This is a more important step than many people realize. There are two main licenses to consider. The first is the licence for Windows Server itself. This grants you the right to use the software on your server. This is the simple part of the licensing requirements, the waters begin to muddy when we consider CALs:
Client Access Licenses
Put simply, a CAL is a licence that is required for each user or device that accesses the services provided by your server. There are two main types of CAL – user and device. What type of CAL you opt for depends on how the server is accessed. However, a simple rule of thumb is –
User CALs are better when users access the server from multiple devices – Device CALs are better when several users share a device to access the server.
There are other considerations too. For instance, if you are setting up a server that offers simple file access and print functions only, then there is no need to purchase CALs. Also, Windows Server Essentials has support for 25 users or 50 devices without requiring CALs.
Install and configure the server
This can be a complex process and may require some technical assistance. However, for the tech-savvy amongst us, there are plenty of wizards and help resources that can talk you through the process of installing and configuring Windows.
How the server is configured differs depending on the specific use case, but typically it will involve the following steps:
- Install the operating system onto the server and download any necessary updates
- Configure the network settings (IP addresses, DNS, etc.)
- Set up user accounts and security settings. This includes setting up password policies and firewalls.
- Install the required server roles and features. This can include features like Active Directory, Microsoft Exchange, and Web Server.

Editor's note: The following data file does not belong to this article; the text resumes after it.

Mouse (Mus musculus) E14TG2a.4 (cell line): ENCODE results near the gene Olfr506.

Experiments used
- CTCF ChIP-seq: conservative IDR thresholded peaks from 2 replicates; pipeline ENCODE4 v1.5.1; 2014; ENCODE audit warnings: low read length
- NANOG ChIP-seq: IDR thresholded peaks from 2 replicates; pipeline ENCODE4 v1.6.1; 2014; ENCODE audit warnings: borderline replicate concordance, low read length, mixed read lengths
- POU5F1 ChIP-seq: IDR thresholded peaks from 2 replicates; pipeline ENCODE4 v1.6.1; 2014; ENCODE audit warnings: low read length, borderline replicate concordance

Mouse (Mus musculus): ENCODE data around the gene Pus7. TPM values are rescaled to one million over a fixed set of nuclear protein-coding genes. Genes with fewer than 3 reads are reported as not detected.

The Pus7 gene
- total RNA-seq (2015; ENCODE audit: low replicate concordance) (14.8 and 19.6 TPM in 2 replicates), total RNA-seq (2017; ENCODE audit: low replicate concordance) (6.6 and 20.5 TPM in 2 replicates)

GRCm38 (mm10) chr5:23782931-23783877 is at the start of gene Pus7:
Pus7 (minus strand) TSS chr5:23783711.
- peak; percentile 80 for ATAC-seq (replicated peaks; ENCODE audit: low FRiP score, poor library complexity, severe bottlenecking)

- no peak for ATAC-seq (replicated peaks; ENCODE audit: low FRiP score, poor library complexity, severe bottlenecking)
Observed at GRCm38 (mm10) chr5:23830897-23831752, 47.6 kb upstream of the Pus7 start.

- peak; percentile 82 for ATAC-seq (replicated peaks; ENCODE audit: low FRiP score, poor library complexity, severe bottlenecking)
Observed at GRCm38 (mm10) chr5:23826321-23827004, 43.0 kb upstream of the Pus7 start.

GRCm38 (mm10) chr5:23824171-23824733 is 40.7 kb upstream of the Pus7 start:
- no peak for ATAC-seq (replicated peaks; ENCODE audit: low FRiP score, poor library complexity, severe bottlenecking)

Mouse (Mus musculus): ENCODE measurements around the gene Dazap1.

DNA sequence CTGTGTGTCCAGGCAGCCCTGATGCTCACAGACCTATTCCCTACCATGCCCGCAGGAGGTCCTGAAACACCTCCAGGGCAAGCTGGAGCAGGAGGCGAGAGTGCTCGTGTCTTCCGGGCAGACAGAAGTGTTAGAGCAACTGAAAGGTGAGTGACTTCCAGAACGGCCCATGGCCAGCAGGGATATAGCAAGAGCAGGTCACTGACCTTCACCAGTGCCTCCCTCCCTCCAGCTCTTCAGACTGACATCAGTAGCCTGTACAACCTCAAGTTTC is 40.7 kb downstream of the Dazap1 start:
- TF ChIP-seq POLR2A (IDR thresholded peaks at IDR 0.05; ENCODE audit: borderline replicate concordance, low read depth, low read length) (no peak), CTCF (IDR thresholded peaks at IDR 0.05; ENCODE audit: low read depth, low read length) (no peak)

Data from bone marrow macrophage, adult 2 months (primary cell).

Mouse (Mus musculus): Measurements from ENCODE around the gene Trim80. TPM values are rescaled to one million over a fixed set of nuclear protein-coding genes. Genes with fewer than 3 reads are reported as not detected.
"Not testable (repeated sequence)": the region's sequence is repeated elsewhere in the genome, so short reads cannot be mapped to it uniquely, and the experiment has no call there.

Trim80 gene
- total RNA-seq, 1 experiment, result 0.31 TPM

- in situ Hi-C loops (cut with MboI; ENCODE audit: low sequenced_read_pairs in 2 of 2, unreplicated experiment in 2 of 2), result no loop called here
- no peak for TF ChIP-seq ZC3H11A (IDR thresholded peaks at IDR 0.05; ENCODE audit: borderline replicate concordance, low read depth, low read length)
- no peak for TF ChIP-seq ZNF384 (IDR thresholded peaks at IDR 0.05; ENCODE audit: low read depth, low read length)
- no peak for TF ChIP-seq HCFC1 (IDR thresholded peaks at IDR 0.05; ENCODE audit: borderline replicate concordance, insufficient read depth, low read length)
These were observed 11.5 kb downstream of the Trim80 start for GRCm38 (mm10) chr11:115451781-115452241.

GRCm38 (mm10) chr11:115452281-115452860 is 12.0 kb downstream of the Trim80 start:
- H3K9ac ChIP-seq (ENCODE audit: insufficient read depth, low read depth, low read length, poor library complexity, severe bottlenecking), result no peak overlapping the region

- Configuring storage and file-sharing settings. This includes setting up permissions and creating and managing shared folders.
- Set up back routines and devices. This should cover all your crucial data but also back up your configuration options. This can save a large amount of time if you ever need to reinstall your server.
Once your server is up and running, it will require monitoring and managing to ensure it is running efficiently. This process starts at the final point this guide will cover – testing your Windows Server deployment.
5. Test the server
Your server is almost ready to go live, but there is one more crucial step before letting all your users loose on your new server install! Testing is one of the most critical steps, and a good testing regime will typically include:
- Functional Testing – This includes making sure client connections are successful, and the server roles & services are working properly.
- Performance Testing – Making sure your server resources can cope with various workloads and checking for potential performance bottlenecks.
- Security Testing – Review all the security configurations and assess the overall security by running vulnerability scans.
- Disaster Recovery Testing – Test that backup procedures are working and that critical data and configuration backups can be restored in the event of a disaster.
Congratulations, with a successful testing program complete, you are now ready to run your Windows Server Environment.
Setting up a simple Windows Server Environment isn’t simple, and a guide like this can’t possibly cover every pitfall. But with a modicum of tech-savvy, a little patience, and the built-in help resources within Windows Server, setting up a Windows Server Environment is possible. However, more complex server deployments will likely require some technical assistance.